Once you explain why you feel the way you feel, they’ll be able to respect your boundaries as much as possible. Remember that they’re human and may not always get it right—it’s the thought that counts—and they can only do that if you arm them with the knowledge they need.

The same goes for timeouts. If you know that you tend to need space during or after big conflicts, you’re responsible for letting your partner know. You might think it’s obvious, but they’re not mind-readers and they may have had very different experiences in previous relationships.

Part of being a good communicator is letting the other person know what doesn’t work for you, just as much as what does. When it comes to communication, we often don’t think about how effective it is until a conflict arises.

It’s only then that we realize the disparity between our communication styles and the conflict can escalate, forming a vicious cycle of behavior.

6. Make notes for tricky conversations.

If you tend to get overwhelmed by difficult conversations, you may feel as though you need to improve your communication skills. It’s totally natural to find tricky conversations… tricky!

You might forget what you wanted to say, or worry you’ve hurt their feelings and backtrack, or you might just avoid having conversations that make you feel uncomfortable.

Rather than shutting down or hiding how you really feel, don’t be afraid to make notes. We’re not suggesting you put together a PowerPoint presentation detailing what you’re upset about, but you can run through it in your head a few times and make some notes to help you stay on track.

There’s nothing wrong with letting your partner know that you’re doing this either. Chances are they will appreciate your honesty and love that you care so much about making the relationship work that you’ve put effort into it and gone beyond your comfort zone.

7. Identify patterns that are keeping you stuck.

Being a good communicator is like being good at anything else—it takes time and practice! Reviewing your input and behavior is so important to improving your communication skills.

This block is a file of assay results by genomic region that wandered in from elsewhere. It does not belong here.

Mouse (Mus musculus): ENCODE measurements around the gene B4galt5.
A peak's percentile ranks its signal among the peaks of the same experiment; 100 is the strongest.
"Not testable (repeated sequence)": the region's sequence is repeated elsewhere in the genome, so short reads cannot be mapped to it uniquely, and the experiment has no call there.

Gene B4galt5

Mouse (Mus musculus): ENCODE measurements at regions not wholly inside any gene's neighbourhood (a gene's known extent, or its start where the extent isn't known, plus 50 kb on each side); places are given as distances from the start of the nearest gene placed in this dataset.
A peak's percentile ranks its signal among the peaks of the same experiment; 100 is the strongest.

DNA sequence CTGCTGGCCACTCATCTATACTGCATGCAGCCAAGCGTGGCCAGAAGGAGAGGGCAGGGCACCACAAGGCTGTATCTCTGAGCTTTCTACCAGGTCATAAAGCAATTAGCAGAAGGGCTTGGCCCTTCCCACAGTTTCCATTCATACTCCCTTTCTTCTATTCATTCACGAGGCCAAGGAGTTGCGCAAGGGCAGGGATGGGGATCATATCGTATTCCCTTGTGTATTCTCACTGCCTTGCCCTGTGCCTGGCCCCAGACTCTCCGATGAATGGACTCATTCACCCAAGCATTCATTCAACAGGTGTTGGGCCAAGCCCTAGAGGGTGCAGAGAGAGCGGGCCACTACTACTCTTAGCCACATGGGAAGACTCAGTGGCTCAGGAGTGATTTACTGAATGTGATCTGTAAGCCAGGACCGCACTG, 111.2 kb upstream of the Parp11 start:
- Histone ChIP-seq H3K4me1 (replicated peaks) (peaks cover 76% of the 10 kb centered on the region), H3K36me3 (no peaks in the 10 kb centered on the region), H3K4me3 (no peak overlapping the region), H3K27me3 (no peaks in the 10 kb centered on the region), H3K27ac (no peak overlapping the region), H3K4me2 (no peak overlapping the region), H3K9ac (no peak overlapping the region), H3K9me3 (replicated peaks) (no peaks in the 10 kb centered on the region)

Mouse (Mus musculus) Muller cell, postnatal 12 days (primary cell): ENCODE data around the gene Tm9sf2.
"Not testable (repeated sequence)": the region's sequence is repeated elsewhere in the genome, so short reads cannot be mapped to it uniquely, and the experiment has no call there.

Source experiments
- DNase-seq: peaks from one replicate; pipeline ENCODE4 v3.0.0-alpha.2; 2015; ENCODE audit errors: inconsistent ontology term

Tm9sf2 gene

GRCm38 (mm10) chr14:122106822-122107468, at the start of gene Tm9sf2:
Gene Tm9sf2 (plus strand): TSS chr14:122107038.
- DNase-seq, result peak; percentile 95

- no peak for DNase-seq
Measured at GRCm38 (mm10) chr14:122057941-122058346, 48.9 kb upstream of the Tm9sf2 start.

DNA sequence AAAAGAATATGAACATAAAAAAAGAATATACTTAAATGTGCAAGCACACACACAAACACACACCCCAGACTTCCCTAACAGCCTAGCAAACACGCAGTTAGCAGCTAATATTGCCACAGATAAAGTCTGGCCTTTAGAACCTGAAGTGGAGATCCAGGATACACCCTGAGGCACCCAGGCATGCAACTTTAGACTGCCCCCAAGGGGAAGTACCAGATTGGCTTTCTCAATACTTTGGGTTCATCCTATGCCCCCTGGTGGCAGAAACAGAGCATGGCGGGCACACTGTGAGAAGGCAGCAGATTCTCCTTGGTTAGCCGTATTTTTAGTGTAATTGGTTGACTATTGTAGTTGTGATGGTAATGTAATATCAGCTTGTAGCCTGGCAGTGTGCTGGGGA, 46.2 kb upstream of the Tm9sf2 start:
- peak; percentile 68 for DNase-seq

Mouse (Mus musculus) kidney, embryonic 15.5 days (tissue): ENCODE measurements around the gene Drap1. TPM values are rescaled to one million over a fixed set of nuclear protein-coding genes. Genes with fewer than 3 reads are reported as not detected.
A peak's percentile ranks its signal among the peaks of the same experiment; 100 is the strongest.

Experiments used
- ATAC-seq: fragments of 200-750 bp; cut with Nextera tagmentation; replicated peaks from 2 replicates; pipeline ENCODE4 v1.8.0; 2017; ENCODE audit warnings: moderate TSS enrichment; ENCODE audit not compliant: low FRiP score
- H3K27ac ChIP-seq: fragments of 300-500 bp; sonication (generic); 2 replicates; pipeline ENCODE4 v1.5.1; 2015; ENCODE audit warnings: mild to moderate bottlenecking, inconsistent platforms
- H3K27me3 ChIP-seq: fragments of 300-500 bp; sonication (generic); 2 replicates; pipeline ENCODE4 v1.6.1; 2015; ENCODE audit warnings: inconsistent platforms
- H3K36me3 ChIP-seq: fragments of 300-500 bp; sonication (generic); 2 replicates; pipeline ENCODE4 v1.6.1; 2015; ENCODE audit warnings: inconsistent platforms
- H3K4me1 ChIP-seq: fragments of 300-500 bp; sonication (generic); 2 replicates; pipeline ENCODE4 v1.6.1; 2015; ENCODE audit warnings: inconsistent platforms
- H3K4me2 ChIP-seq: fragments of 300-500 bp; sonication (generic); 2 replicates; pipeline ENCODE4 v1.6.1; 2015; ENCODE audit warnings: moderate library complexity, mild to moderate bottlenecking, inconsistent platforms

Reflect on how you reacted during the last difficult conversation you had with your partner, and consider what you could have done differently. The more often you do this, the more you’ll notice any patterns or tendencies you have that may be holding you back.

You might want to ask your partner for feedback and evaluate the impact your behavior has on them, but we’d suggest starting this exercise on your own at first to ensure you’re being as honest as possible with yourself.

You might notice that you often bring up past issues that were supposedly resolved, or that there are certain grudges you’re holding onto that make their way into each fresh disagreement.

While that’s understandable and may even be relevant, think about what this actually contributes to the conversation and the long-term effects it may be having on your relationship.

Is it keeping you, and your partner, stuck in the past or is it helping you move forward? You probably know the answer already, but it’s worth implementing this kind of self-reflective strategy to dig a little deeper, take accountability for your actions, and work together to improve your communication.

8. Be clear when it comes to conflicts.

Arguing is something that happens in every relationship, whether it’s platonic or romantic. If two people never argue, one of them is lying or holding back. It’s impossible for us to experience the exact same emotions and reactions to every single thing at the same time!

Arguing and disagreeing is a normal, even healthy, part of a relationship, and it’s nothing to be scared of. It doesn’t mean anything is wrong or that the relationship is doomed (unless it becomes a pattern or problem), and there are ways to manage disagreements so that you both become better communicators and develop a stronger, healthier bond.

It can be difficult to communicate when you’re upset or worked up, and you might not be in the best place to “use your words.” That’s why it’s important to practice arguing—it sounds weird, but it makes such a difference. You can learn how to raise issues in a healthy way that leads to an overall improvement in your relationship.

Rather than being wishy-washy or beating around the bush, be clear about what the issue is and why. That doesn’t mean nagging your partner endlessly or starting a screaming match; it means explaining what has happened and why it bothers you.

It could be something new, in which case you need to take the time to explain why it’s upsetting you and how you can find a solution together. It might also be something that has come up multiple times and is becoming part of a loop of negative patterns.

If your partner has a tendency to apologize but keeps doing the same thing, you’re probably struggling to keep your cool. Calmly, clearly explain what’s happening and why it upsets you, and find a way to compromise so that you’re both having your needs met.

Part of this involves understanding where they’re coming from. Maybe they genuinely forgot that something bothers you, or they just don’t notice the crumbs on the table/the mess they made in the living room/the fact that there’s an imbalance in domestic labor, and so on.

Learn how to meet in the middle by communicating why something is important. Your partner may not remember to always wipe the sink down. However, if you tell them how it makes you feel, it can drive them to start creating more positive patterns of behavior. 

9. Be honest.

One of the scariest things when it comes to communicating with a partner is honesty. You might worry that you’re being “too much” or that you’ll be seen as needy or negative, depending on the type of things you tend to talk about with each other.